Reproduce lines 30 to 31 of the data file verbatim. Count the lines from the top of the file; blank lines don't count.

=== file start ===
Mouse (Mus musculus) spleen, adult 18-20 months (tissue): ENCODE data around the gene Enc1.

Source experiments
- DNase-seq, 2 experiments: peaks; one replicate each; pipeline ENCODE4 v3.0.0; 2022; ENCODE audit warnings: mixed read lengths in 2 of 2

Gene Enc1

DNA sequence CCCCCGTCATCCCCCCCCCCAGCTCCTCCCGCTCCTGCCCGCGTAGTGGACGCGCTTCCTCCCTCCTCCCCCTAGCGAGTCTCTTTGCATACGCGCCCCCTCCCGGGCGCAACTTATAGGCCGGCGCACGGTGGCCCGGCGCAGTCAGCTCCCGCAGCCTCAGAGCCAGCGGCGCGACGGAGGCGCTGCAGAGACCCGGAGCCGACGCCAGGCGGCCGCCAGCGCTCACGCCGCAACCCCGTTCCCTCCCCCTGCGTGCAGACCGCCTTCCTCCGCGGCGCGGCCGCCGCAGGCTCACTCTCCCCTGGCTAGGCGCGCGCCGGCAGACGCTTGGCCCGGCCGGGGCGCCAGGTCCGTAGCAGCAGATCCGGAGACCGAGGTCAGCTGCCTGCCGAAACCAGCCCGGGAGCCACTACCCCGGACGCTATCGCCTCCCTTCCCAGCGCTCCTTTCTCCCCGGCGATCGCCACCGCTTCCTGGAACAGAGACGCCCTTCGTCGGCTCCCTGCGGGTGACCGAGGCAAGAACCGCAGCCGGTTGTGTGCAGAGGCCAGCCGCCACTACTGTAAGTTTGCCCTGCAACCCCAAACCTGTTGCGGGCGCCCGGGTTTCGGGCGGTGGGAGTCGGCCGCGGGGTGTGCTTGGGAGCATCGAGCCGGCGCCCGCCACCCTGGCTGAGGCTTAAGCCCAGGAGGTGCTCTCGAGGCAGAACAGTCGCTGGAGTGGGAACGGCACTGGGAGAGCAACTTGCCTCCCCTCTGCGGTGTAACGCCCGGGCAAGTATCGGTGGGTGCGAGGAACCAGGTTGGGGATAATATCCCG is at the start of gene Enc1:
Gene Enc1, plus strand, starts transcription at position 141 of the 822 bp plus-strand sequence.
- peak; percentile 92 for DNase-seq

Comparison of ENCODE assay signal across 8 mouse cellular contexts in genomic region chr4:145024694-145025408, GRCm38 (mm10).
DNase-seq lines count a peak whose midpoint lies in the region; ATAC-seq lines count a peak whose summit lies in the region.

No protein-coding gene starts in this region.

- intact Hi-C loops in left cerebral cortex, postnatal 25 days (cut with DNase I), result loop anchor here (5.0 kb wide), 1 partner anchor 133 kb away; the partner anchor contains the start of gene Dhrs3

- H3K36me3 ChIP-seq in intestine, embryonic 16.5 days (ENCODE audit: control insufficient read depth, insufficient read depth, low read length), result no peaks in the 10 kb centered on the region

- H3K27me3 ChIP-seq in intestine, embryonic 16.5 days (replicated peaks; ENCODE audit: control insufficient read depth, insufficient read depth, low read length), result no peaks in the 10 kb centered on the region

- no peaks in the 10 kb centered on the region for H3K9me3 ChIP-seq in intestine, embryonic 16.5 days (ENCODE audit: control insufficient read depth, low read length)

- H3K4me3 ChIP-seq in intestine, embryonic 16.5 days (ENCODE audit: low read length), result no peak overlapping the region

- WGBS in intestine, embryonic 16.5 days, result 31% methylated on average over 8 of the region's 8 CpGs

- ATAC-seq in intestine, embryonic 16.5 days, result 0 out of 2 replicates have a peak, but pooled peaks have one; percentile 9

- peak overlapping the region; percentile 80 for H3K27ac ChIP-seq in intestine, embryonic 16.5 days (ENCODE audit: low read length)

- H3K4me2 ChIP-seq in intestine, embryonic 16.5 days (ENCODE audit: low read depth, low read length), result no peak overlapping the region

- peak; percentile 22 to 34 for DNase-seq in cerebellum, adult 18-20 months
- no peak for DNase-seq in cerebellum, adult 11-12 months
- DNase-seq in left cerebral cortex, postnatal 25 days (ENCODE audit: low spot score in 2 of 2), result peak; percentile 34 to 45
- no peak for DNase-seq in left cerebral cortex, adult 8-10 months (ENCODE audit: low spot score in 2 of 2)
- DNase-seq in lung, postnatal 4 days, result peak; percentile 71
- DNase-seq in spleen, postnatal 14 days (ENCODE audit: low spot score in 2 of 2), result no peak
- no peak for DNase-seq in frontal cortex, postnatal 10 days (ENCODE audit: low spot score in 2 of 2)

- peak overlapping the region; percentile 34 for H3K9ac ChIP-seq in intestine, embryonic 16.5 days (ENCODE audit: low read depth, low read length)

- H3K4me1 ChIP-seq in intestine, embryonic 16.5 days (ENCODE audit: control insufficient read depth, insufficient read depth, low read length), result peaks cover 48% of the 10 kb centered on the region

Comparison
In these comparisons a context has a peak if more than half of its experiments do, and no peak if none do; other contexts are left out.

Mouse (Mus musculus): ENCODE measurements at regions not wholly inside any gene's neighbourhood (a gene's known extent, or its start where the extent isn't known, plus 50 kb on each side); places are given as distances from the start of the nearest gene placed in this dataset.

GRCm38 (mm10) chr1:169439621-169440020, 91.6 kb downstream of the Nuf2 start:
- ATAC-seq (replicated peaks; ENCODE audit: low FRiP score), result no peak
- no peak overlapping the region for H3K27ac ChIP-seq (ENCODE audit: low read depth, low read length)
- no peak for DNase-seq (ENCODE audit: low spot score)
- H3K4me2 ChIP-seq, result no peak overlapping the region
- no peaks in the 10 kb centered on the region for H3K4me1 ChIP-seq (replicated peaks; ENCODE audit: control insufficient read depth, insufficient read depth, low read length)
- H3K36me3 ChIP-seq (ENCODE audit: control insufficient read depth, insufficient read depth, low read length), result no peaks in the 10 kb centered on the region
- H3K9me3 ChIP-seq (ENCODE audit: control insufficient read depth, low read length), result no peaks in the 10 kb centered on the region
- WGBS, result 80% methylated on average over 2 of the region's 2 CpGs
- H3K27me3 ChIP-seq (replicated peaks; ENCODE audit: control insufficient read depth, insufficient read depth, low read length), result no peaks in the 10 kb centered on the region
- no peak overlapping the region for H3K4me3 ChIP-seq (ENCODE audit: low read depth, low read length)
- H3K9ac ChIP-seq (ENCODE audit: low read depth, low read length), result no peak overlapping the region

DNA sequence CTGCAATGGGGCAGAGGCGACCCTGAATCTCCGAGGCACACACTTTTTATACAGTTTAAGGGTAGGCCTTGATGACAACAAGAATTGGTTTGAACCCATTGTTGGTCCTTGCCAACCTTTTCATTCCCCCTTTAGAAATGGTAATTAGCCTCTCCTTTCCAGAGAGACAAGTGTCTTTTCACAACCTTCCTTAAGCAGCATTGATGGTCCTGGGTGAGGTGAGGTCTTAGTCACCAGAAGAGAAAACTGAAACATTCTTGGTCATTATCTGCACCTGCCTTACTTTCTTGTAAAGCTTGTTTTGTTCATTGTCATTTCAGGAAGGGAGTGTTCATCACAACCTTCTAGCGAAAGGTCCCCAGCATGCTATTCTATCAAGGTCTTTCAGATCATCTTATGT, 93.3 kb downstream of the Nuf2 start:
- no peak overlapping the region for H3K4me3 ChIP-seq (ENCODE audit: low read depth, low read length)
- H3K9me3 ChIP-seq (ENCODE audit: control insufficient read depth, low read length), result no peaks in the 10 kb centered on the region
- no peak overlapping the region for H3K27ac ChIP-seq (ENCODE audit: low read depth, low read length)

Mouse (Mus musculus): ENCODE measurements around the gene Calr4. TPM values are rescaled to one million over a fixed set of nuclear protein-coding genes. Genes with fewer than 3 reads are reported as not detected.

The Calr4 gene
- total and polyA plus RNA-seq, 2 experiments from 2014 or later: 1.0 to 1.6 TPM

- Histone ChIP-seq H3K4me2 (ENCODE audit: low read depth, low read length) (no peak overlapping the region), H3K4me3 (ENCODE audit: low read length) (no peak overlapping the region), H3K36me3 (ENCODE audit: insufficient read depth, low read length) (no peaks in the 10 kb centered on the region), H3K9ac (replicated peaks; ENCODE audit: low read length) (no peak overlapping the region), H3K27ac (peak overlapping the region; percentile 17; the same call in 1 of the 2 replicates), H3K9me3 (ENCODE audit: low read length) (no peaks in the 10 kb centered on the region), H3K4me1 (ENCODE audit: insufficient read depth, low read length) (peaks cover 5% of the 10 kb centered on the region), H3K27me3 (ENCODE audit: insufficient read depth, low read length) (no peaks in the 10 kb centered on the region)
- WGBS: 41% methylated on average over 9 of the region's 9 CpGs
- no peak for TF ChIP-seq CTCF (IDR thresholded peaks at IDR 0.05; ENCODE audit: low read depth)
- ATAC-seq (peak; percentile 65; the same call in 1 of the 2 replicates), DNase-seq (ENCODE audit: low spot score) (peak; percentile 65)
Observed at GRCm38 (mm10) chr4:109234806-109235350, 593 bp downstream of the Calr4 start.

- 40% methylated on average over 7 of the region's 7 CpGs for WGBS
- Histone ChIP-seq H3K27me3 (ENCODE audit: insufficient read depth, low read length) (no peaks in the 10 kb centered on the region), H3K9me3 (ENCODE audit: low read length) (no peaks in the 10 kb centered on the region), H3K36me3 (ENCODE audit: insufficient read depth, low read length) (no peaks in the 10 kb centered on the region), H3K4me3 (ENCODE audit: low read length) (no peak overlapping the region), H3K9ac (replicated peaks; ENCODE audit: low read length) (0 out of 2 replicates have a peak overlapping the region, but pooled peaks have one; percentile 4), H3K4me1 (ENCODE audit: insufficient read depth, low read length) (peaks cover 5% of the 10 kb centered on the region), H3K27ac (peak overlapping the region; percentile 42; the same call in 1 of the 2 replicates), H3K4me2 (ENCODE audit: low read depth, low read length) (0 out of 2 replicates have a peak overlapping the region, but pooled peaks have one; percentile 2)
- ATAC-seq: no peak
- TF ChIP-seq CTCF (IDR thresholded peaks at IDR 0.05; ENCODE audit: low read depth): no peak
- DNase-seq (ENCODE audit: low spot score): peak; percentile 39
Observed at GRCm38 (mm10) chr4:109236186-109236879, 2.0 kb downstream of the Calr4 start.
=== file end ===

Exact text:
In these comparisons a context has a peak if more than half of its experiments do, and no peak if none do; other contexts are left out.

Mouse (Mus musculus): ENCODE measurements at regions not wholly inside any gene's neighbourhood (a gene's known extent, or its start where the extent isn't known, plus 50 kb on each side); places are given as distances from the start of the nearest gene placed in this dataset.